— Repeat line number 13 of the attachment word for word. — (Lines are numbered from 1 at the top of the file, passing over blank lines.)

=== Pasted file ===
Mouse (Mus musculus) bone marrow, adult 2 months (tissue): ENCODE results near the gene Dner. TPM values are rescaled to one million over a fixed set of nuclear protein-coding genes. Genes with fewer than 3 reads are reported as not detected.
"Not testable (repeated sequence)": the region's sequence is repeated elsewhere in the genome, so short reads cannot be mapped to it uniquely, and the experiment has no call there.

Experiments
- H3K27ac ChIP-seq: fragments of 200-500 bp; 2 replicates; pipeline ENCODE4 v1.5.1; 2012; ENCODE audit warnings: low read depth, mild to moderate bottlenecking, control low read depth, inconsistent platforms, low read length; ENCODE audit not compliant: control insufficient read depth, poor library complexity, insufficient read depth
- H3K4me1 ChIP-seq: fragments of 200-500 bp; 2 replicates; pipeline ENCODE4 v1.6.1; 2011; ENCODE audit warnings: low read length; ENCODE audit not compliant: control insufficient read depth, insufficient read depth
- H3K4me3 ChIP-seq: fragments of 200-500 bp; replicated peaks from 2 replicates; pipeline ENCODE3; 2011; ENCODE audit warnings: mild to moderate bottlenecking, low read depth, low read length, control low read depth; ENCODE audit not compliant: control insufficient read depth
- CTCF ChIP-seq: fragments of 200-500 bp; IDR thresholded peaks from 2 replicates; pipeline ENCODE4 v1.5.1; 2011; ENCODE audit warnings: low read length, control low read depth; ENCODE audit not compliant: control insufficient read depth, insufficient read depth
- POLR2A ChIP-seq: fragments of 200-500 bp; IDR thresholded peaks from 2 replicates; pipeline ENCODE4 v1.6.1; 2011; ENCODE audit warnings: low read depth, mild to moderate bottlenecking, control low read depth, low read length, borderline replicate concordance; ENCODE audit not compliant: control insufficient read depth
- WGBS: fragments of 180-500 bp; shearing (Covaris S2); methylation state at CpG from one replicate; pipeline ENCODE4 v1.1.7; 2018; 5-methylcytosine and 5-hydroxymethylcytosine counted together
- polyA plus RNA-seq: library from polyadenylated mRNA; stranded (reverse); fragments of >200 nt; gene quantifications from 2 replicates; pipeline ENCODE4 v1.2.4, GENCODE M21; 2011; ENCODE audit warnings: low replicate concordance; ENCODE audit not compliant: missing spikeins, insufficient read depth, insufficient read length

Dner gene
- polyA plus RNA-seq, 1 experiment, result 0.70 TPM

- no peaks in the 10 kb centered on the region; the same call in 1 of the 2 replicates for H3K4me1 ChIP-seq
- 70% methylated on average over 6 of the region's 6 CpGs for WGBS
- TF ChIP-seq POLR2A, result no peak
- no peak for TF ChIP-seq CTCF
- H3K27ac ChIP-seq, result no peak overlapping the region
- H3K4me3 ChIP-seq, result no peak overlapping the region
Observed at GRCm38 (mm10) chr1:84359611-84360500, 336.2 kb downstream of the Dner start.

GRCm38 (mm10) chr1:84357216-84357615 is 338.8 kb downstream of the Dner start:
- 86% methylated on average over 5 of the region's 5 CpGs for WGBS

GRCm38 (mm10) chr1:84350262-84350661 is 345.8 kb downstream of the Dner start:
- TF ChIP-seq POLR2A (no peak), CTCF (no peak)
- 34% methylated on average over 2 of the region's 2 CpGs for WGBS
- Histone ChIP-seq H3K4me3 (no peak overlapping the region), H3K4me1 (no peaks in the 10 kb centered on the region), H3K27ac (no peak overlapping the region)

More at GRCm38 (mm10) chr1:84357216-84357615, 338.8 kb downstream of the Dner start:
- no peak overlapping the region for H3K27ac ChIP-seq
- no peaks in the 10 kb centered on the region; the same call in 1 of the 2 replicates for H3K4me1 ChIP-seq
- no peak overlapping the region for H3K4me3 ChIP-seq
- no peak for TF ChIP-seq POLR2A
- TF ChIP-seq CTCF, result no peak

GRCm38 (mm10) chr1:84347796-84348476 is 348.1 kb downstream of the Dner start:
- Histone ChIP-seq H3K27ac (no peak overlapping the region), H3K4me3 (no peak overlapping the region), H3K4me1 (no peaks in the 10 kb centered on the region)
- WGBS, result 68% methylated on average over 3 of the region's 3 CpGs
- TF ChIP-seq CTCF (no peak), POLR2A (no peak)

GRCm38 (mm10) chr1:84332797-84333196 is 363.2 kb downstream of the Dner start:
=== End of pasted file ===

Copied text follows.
- no peaks in the 10 kb centered on the region; the same call in 1 of the 2 replicates for H3K4me1 ChIP-seq